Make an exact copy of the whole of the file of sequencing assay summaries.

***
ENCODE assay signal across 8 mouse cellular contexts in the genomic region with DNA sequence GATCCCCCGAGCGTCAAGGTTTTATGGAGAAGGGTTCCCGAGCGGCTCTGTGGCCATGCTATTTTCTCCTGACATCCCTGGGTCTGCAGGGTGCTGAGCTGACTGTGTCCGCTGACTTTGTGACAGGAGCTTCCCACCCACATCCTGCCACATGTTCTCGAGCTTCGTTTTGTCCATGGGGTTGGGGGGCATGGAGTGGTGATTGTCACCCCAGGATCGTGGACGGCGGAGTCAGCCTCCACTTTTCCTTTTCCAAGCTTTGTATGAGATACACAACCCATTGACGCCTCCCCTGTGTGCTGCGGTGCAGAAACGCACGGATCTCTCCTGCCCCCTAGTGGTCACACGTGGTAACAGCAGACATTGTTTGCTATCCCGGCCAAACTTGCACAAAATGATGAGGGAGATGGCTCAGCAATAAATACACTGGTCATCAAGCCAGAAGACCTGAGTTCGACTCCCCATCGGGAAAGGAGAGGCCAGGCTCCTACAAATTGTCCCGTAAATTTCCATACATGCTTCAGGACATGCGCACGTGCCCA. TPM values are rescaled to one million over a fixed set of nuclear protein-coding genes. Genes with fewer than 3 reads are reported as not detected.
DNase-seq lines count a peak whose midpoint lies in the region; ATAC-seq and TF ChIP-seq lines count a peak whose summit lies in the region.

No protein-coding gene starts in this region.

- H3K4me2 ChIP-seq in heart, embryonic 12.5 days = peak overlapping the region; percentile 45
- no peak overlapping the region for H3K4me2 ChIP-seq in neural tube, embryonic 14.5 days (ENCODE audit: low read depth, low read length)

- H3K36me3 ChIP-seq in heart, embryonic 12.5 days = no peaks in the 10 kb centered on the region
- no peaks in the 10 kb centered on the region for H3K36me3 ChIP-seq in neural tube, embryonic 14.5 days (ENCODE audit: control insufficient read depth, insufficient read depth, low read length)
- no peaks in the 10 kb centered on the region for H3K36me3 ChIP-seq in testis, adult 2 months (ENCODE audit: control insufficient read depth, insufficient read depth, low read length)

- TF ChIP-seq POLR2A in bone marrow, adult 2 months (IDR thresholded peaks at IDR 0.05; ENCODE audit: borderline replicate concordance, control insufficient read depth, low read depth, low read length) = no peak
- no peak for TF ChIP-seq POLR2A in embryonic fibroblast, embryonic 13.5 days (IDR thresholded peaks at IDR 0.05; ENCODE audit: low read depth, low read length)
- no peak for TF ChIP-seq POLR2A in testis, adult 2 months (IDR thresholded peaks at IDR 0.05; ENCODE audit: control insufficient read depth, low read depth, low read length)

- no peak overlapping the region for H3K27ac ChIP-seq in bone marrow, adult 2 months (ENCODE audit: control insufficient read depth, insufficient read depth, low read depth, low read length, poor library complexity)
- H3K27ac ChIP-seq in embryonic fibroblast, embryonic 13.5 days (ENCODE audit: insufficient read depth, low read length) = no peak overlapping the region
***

ENCODE assay signal across 8 mouse cellular contexts in the genomic region with DNA sequence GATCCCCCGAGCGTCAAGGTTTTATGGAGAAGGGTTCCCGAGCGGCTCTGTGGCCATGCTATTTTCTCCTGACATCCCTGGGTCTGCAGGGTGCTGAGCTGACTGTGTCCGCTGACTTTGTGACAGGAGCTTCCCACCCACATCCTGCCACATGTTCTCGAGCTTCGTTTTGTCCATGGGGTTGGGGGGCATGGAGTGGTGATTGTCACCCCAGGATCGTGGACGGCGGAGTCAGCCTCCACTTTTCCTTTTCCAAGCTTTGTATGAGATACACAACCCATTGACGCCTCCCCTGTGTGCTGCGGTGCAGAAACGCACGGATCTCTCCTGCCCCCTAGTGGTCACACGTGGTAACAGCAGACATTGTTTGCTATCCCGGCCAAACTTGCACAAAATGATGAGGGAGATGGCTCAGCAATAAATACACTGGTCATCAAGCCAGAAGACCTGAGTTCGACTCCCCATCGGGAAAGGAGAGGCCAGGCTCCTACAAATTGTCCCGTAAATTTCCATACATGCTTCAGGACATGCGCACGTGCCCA. TPM values are rescaled to one million over a fixed set of nuclear protein-coding genes. Genes with fewer than 3 reads are reported as not detected.
DNase-seq lines count a peak whose midpoint lies in the region; ATAC-seq and TF ChIP-seq lines count a peak whose summit lies in the region.

No protein-coding gene starts in this region.

- H3K4me2 ChIP-seq in heart, embryonic 12.5 days = peak overlapping the region; percentile 45
- no peak overlapping the region for H3K4me2 ChIP-seq in neural tube, embryonic 14.5 days (ENCODE audit: low read depth, low read length)

- H3K36me3 ChIP-seq in heart, embryonic 12.5 days = no peaks in the 10 kb centered on the region
- no peaks in the 10 kb centered on the region for H3K36me3 ChIP-seq in neural tube, embryonic 14.5 days (ENCODE audit: control insufficient read depth, insufficient read depth, low read length)
- no peaks in the 10 kb centered on the region for H3K36me3 ChIP-seq in testis, adult 2 months (ENCODE audit: control insufficient read depth, insufficient read depth, low read length)

- TF ChIP-seq POLR2A in bone marrow, adult 2 months (IDR thresholded peaks at IDR 0.05; ENCODE audit: borderline replicate concordance, control insufficient read depth, low read depth, low read length) = no peak
- no peak for TF ChIP-seq POLR2A in embryonic fibroblast, embryonic 13.5 days (IDR thresholded peaks at IDR 0.05; ENCODE audit: low read depth, low read length)
- no peak for TF ChIP-seq POLR2A in testis, adult 2 months (IDR thresholded peaks at IDR 0.05; ENCODE audit: control insufficient read depth, low read depth, low read length)

- no peak overlapping the region for H3K27ac ChIP-seq in bone marrow, adult 2 months (ENCODE audit: control insufficient read depth, insufficient read depth, low read depth, low read length, poor library complexity)
- H3K27ac ChIP-seq in embryonic fibroblast, embryonic 13.5 days (ENCODE audit: insufficient read depth, low read length) = no peak overlapping the region